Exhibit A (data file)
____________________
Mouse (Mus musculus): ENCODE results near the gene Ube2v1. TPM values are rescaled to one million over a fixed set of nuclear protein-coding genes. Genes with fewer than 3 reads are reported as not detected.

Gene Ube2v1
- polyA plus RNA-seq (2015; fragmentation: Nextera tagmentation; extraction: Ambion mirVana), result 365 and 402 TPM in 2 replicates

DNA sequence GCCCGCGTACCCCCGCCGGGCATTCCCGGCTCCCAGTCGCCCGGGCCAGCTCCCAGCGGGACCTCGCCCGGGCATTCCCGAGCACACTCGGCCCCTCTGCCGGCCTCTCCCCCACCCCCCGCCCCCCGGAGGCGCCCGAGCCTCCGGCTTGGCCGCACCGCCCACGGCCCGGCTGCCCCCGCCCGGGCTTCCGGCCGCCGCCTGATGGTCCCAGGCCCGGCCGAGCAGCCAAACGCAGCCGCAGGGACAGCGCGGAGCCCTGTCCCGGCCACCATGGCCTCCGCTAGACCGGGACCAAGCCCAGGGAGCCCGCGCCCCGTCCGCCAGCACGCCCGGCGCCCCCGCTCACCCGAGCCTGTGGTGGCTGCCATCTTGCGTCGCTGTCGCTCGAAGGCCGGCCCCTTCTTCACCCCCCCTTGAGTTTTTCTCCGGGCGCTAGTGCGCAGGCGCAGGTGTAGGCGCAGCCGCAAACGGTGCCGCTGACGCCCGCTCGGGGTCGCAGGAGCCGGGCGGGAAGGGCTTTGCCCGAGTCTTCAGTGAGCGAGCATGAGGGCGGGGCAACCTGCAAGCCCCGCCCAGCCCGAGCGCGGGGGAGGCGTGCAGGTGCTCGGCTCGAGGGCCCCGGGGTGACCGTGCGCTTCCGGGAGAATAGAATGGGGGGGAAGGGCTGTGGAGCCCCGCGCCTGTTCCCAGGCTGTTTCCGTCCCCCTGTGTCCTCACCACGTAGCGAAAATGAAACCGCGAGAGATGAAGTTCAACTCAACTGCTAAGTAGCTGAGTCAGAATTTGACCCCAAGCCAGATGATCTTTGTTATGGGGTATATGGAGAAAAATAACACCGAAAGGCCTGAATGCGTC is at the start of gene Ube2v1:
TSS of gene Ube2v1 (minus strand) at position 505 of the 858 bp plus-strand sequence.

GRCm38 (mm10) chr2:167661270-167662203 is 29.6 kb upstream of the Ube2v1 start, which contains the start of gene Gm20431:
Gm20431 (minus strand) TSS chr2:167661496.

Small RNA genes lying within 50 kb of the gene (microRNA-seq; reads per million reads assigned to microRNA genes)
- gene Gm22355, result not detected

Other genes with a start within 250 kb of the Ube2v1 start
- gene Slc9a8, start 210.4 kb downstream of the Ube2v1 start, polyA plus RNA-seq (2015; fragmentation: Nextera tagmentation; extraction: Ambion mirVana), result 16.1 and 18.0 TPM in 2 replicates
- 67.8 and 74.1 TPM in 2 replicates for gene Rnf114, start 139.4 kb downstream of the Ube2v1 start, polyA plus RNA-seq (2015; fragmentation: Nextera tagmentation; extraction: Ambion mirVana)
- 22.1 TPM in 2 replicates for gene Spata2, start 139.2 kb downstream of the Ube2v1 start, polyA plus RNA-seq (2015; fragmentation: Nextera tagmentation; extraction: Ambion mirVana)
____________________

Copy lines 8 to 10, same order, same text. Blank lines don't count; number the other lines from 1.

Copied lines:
Small RNA genes lying within 50 kb of the gene (microRNA-seq; reads per million reads assigned to microRNA genes)
- gene Gm22355, result not detected

Other genes with a start within 250 kb of the Ube2v1 start